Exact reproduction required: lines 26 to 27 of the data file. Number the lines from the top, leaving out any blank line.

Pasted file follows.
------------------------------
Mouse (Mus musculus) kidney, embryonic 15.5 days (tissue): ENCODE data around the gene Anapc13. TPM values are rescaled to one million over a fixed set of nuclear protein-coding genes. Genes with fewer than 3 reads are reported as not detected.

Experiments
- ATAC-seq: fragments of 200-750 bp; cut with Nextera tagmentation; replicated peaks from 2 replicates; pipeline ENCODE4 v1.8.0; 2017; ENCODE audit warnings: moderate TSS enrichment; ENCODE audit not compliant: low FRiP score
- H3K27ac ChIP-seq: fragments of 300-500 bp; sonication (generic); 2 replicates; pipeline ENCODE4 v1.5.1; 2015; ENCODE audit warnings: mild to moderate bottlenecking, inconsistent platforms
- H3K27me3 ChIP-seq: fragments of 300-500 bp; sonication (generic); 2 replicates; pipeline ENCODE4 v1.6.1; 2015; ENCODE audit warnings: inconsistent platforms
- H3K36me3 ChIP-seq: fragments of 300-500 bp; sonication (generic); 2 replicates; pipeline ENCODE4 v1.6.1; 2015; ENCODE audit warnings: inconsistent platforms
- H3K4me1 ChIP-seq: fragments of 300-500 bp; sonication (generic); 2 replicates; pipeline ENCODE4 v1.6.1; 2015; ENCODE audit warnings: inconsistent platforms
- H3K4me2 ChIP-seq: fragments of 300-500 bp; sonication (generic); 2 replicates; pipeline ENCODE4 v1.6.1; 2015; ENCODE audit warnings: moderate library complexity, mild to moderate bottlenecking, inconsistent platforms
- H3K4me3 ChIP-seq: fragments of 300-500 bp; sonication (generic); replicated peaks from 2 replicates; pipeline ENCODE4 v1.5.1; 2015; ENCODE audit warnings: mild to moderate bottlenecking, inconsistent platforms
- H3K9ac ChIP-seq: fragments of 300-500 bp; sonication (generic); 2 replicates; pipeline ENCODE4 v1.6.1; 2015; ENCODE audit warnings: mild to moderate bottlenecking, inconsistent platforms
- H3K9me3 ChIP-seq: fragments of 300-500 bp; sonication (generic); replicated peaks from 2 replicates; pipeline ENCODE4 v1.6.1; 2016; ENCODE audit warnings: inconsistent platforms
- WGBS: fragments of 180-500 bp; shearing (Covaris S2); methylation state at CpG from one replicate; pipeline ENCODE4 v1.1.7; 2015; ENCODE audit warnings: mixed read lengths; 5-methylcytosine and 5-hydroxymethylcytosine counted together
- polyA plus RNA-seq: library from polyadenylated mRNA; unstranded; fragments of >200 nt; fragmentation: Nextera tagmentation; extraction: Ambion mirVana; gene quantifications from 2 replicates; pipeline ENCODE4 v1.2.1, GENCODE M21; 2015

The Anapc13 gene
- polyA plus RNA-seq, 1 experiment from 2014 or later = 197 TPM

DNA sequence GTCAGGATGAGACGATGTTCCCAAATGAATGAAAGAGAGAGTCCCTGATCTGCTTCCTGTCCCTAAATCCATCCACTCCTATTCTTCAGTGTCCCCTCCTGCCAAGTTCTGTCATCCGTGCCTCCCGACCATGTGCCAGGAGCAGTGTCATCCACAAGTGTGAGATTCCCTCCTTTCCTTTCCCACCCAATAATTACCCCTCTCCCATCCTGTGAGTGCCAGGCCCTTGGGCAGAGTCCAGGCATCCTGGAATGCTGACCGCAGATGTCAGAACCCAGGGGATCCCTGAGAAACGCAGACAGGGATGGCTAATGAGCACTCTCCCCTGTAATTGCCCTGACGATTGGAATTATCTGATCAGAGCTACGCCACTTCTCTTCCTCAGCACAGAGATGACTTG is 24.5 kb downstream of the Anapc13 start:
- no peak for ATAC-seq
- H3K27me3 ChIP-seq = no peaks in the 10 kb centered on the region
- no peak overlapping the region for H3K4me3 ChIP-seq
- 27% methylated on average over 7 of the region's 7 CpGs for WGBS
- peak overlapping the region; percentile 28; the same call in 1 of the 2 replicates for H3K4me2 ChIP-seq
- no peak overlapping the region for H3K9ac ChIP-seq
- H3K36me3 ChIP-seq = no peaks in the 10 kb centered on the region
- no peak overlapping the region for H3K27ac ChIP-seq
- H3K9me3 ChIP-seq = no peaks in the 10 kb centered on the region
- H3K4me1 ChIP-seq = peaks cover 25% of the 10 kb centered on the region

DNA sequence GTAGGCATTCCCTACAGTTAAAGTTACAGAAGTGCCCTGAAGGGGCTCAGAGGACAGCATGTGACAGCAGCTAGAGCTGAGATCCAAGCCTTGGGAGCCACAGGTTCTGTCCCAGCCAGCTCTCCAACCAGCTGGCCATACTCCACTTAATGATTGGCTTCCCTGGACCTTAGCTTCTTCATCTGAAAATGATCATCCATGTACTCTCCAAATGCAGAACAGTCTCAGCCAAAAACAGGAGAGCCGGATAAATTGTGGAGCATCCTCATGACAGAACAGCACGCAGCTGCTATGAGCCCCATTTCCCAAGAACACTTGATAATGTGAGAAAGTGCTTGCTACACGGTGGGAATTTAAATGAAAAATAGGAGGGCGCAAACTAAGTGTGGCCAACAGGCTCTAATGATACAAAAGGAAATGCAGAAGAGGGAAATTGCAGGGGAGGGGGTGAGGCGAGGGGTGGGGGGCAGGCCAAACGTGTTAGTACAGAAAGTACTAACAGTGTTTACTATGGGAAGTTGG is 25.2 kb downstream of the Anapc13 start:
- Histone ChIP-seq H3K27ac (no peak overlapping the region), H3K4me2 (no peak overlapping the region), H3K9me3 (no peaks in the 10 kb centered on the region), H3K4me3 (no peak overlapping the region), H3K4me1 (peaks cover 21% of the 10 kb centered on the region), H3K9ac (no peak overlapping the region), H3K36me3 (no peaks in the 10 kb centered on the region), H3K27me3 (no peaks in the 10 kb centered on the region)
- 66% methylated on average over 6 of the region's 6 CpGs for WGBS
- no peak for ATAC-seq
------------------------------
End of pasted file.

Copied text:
- H3K4me1 ChIP-seq = peaks cover 25% of the 10 kb centered on the region

DNA sequence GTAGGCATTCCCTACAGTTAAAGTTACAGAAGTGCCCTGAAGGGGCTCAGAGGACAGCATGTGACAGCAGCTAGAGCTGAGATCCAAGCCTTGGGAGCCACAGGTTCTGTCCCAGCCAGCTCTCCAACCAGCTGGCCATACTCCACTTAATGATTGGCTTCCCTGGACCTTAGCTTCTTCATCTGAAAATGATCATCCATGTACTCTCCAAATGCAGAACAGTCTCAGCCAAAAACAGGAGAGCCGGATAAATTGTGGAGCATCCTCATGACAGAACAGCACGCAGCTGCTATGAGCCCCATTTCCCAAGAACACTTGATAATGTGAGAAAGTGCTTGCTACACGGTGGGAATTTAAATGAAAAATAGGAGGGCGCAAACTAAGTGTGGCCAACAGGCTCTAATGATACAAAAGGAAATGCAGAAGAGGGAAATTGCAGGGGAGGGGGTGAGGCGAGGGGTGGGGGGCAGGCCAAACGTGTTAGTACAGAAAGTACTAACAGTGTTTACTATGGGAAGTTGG is 25.2 kb downstream of the Anapc13 start: